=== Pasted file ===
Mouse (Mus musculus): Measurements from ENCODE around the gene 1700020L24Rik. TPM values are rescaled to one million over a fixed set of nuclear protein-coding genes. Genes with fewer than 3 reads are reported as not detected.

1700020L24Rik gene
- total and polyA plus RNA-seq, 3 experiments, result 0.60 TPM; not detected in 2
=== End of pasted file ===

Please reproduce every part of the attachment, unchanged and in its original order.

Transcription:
Mouse (Mus musculus): Measurements from ENCODE around the gene 1700020L24Rik. TPM values are rescaled to one million over a fixed set of nuclear protein-coding genes. Genes with fewer than 3 reads are reported as not detected.

1700020L24Rik gene
- total and polyA plus RNA-seq, 3 experiments, result 0.60 TPM; not detected in 2